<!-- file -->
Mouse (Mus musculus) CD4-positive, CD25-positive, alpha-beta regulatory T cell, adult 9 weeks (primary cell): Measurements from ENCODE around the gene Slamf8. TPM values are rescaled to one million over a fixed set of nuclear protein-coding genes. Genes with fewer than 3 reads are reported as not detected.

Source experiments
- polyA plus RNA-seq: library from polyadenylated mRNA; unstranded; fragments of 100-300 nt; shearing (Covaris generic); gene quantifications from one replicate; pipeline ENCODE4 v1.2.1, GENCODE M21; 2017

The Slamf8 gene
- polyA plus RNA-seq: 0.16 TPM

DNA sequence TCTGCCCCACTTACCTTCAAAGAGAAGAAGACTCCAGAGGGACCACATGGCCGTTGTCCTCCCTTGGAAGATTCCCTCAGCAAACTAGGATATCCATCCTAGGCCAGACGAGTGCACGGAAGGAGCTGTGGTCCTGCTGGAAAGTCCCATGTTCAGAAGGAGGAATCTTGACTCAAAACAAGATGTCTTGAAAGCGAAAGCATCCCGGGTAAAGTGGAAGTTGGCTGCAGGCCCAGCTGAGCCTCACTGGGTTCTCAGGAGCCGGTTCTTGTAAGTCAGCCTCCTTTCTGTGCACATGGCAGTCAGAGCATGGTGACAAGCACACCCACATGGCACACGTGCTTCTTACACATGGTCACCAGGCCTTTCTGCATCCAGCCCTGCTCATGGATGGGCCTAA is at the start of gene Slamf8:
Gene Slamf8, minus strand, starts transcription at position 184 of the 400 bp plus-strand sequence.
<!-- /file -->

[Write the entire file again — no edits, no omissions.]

Mouse (Mus musculus) CD4-positive, CD25-positive, alpha-beta regulatory T cell, adult 9 weeks (primary cell): Measurements from ENCODE around the gene Slamf8. TPM values are rescaled to one million over a fixed set of nuclear protein-coding genes. Genes with fewer than 3 reads are reported as not detected.

Source experiments
- polyA plus RNA-seq: library from polyadenylated mRNA; unstranded; fragments of 100-300 nt; shearing (Covaris generic); gene quantifications from one replicate; pipeline ENCODE4 v1.2.1, GENCODE M21; 2017

The Slamf8 gene
- polyA plus RNA-seq: 0.16 TPM

DNA sequence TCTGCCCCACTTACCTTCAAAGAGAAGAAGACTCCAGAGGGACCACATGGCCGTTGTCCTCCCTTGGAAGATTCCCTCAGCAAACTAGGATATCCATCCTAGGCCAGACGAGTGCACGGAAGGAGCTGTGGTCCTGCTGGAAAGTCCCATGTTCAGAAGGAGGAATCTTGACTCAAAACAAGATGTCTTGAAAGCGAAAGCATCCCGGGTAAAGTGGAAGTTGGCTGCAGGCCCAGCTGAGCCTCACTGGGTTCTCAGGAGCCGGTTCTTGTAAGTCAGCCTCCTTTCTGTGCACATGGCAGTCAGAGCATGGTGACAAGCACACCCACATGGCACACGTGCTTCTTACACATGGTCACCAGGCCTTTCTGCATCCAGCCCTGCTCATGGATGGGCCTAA is at the start of gene Slamf8:
Gene Slamf8, minus strand, starts transcription at position 184 of the 400 bp plus-strand sequence.